Have you heard of ‘shredder workouts’? They’re fast and furious exercises that shred the fat off your body. And they’re hardcore. But if you’re over–50, don’t worry about getting shredded: it’s time to get ‘shedded’.
In Ireland, Siel Bleu’s Exercise for Shedders gives older men access to professional physical training in a comfortable and safe environment. Meet Frank, 59, and Nicky, 69:
Back in the day, the idea of men’s sheds would conjure up fixing lawnmowers at the bottom of the garden, or solitary women-free ‘man cave’ vibes with videogames and dartboards. But sheds have had a community aspect since the nineteenth century, with ‘working men’s clubs’ providing recreational activities and health information.
Originally founded in Australia in the eighties, the ‘Men’s Shed movement’ worked with former miners, people with dementia and Vietnam war veterans. Today, ‘Men’s Sheds’ are considered community-based social spaces where the kettle is always on.
More than woodwork and gardening, they are friendly places where men can come together to find meaning and purpose, share skills and make long-lasting friendships. The movement has now become one of the most powerful tools in addressing isolation, health and wellbeing – with users being called ‘Shedders’.
Today, our populations are ageing, with years lived in social isolation. The majority of older men do not reach the recommended weekly 150 minutes of effective exercise. Physical inactivity is directly linked to chronic diseases, hip fractures, dementia and is the fourth leading cause of death worldwide.
There is a simple solution – exercise – but it can be difficult for older men to gain access to programmes, or even want to, with the majority available being female-focused. Plus, men can be resistant to participating in groups.
Siel Bleu Association was set up to meet that need for specially designed exercises for older adults (men and women) and people living with disease and disabilities. Originating in Strasbourg, France, in 1997, the social enterprise was started by Jean Michel Ricard and Jean Daniel Muller, two sports science students who wanted to create one-one-one exercise classes and group programmes.
“Instead of helping an elite level athlete run slightly faster, sports scientists are helping John, 73, be able to tie his shoelaces for the first time in four years.” – Carla Piera FitzGerald, Siel Bleu Ireland
With 700+ physical trainers in France, Spain, Belgium and Ireland, today Siel Blue provides sports scientists and support in nursing homes, day care centres, community centres, patient groups and private homes.
Carla Piera FitzGerald started working with Siel Bleu Ireland as a volunteer in 2011, while acting as a co-carer for her then-86 year old father: “I witnessed firsthand the impact of him not being able to keep up physically with everyone else while he was still mentally sharp.”
In 2014, she took over running the organisation with her colleague Thomas McCabe. They partnered with the Irish Men’s Sheds Association, who share the belief that group activities can tackle isolation and that men’s isolation is often particularly acute. Today they participate in their Sheds for Life ten-week wellness programme and ‘Exercise for Shedders’.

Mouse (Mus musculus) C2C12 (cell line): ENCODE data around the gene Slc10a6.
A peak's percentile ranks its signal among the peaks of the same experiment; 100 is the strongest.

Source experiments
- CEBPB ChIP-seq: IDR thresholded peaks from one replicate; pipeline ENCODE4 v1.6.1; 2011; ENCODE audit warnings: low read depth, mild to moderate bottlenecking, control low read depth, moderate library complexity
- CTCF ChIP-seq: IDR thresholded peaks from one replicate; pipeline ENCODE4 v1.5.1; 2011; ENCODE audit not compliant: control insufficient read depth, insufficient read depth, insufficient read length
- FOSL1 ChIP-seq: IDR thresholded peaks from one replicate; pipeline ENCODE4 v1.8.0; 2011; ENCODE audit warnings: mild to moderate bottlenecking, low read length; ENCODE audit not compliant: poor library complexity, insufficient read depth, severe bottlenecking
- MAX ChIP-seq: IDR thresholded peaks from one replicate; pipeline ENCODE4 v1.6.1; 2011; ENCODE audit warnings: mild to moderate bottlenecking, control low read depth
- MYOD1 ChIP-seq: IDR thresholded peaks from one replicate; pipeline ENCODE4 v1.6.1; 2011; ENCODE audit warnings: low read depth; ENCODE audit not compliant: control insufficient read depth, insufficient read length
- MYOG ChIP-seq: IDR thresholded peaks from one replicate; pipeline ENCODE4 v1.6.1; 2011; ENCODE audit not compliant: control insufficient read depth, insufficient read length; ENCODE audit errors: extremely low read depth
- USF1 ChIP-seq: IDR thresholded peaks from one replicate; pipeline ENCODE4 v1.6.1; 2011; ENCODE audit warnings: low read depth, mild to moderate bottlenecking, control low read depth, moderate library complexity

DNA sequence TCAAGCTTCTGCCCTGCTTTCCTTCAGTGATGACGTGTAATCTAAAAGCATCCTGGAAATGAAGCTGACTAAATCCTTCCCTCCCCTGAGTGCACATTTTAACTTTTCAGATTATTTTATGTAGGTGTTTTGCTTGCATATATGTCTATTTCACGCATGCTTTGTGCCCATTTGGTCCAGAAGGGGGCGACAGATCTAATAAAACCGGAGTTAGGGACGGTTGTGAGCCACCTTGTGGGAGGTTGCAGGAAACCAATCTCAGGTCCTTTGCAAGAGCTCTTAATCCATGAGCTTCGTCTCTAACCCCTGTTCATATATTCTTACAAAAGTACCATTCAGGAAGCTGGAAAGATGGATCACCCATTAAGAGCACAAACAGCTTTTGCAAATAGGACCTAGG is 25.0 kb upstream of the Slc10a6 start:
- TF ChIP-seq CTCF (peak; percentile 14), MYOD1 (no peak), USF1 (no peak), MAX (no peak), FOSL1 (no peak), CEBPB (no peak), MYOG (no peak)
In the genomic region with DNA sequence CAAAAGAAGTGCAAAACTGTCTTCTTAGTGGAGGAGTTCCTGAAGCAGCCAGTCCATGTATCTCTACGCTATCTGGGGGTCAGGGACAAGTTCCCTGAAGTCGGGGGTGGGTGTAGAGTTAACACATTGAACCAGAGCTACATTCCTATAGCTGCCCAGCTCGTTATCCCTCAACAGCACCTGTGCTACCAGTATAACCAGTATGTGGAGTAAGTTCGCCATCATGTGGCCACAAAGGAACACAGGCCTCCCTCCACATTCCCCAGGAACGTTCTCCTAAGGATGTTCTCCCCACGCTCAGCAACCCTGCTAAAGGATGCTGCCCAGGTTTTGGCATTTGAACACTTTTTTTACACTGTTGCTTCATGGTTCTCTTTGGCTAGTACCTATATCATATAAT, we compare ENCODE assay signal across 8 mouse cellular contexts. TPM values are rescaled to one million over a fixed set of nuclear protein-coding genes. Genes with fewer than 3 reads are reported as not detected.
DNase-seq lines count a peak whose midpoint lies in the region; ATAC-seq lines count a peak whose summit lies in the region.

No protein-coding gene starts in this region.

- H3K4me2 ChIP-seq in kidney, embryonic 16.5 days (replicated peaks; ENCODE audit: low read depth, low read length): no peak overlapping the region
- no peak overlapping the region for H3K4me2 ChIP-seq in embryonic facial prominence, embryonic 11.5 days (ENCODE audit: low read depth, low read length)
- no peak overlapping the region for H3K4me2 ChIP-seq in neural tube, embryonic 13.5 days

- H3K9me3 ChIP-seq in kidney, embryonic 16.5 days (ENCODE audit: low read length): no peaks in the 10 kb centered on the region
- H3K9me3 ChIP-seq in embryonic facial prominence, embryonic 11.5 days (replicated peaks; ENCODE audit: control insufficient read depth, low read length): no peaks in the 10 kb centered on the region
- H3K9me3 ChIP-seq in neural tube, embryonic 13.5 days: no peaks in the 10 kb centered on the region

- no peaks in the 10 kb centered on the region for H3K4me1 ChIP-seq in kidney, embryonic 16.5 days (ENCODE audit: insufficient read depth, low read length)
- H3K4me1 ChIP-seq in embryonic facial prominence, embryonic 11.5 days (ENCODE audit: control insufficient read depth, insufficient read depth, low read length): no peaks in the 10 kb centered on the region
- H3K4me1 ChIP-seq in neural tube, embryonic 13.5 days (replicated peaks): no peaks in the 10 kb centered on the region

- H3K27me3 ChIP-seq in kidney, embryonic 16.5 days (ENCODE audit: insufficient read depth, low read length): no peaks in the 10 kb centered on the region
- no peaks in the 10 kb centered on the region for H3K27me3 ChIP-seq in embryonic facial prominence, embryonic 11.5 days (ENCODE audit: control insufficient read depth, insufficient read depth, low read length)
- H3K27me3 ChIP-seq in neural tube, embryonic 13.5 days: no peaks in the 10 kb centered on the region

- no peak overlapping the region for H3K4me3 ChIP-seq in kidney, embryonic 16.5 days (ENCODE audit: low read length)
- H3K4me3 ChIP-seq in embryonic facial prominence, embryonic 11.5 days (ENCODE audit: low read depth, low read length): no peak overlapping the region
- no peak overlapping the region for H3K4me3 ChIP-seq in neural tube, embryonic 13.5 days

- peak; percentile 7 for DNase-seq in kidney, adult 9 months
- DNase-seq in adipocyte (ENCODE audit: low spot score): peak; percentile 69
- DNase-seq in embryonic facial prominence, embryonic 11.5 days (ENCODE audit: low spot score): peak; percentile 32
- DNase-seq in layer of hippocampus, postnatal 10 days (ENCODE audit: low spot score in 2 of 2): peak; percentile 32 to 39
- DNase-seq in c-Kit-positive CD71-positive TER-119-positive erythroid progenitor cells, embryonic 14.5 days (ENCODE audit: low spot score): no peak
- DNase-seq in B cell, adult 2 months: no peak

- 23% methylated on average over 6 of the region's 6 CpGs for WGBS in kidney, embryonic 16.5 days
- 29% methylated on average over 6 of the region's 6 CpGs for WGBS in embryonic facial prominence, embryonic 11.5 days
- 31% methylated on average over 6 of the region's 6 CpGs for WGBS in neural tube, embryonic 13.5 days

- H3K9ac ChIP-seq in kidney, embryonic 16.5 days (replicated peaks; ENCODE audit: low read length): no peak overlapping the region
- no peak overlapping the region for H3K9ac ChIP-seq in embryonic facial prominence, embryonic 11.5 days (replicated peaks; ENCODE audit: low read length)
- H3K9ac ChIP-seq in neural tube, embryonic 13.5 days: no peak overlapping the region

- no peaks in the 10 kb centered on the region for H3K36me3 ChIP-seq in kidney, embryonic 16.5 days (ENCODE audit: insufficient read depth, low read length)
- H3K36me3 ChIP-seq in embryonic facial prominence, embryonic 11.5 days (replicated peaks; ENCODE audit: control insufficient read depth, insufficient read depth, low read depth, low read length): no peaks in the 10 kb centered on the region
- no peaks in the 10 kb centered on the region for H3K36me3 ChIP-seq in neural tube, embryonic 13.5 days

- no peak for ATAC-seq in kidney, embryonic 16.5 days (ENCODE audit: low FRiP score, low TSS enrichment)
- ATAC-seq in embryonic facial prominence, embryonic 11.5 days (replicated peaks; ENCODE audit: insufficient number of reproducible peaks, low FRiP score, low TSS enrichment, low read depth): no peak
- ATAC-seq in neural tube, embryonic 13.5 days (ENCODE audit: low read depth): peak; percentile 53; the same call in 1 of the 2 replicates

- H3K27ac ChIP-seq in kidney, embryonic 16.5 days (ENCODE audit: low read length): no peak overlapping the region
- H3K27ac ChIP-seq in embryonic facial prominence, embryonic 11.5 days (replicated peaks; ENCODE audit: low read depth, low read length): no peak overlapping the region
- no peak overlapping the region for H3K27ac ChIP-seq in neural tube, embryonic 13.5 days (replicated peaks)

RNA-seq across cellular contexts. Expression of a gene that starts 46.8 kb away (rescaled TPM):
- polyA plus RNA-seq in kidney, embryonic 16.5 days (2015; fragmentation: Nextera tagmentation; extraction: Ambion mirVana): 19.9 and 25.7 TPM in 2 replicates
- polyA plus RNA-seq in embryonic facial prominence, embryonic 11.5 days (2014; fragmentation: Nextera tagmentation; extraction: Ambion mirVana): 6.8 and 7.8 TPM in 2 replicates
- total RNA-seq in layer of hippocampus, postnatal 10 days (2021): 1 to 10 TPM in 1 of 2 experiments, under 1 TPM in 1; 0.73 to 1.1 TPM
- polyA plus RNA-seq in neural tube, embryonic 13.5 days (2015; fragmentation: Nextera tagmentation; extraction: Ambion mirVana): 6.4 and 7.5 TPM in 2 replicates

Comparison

Right now, there are 25 trainers working with 6,500 participants per week across 20 counties of Ireland. Carla wants nationwide coverage by 2022, working with over 10,000.
Simple but effective, classes can easily be replicated at home – but it’s the group camaraderie and banter has a huge impact on the men’s state of mind. “Physical trainers love delivering this class because of the craic, as we say in Ireland!,” Carla tells us. “There was a class in County Meath that took part in a portacabin with twenty men. On a bad weather day they would be shoulder to shoulder, but on a good bright day they could go out to the soccer pitch and do their class there.”
There is nothing that motivates trainers more than seeing the dramatic improvements in physical ability the men make. “An 80 year old man, who is still able to live at home, in his own home surrounded by his family and his grandchildren, who can still go out and walk his dog and get the newspaper in the local shop every morning, who can still dance with his wife, and who can still kick a football around with his grandkids is ageing well.”
Siel Bleu is one of many community initiatives that has been forced to instantly and radically switch frequency after lockdown took hold. Now its online classes attract some 2,000 people to each session, twice a day.
“We are using tins of beans, rows of cling films, a sweeping brush and utilising household items so you don’t have to rush out and get dumbbells and kettle bells and these kinds of things,” – Thomas McCabe, national manager, Siel Bleu
They are also sending out food packs to households, called ‘Grow It Forward’, and plan to train older people in how to use social tools like Facetime or Skype. This helps create virtual communities, so they can stay in touch with family and with one another.
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Jean Michel Ricard and Jean Daniel Muller, Siel Bleu/ Carla Piera FitzGerald & Thomas McCabe, Siel Bleu Ireland
This project has been selected as part of AgeFutures, a new storytelling project that maps the innovations transforming the lives of older people, and the designers, entrepreneurs and community leaders – across all generations – behind them. Atlas of the Future is excited to partner with Independent Age.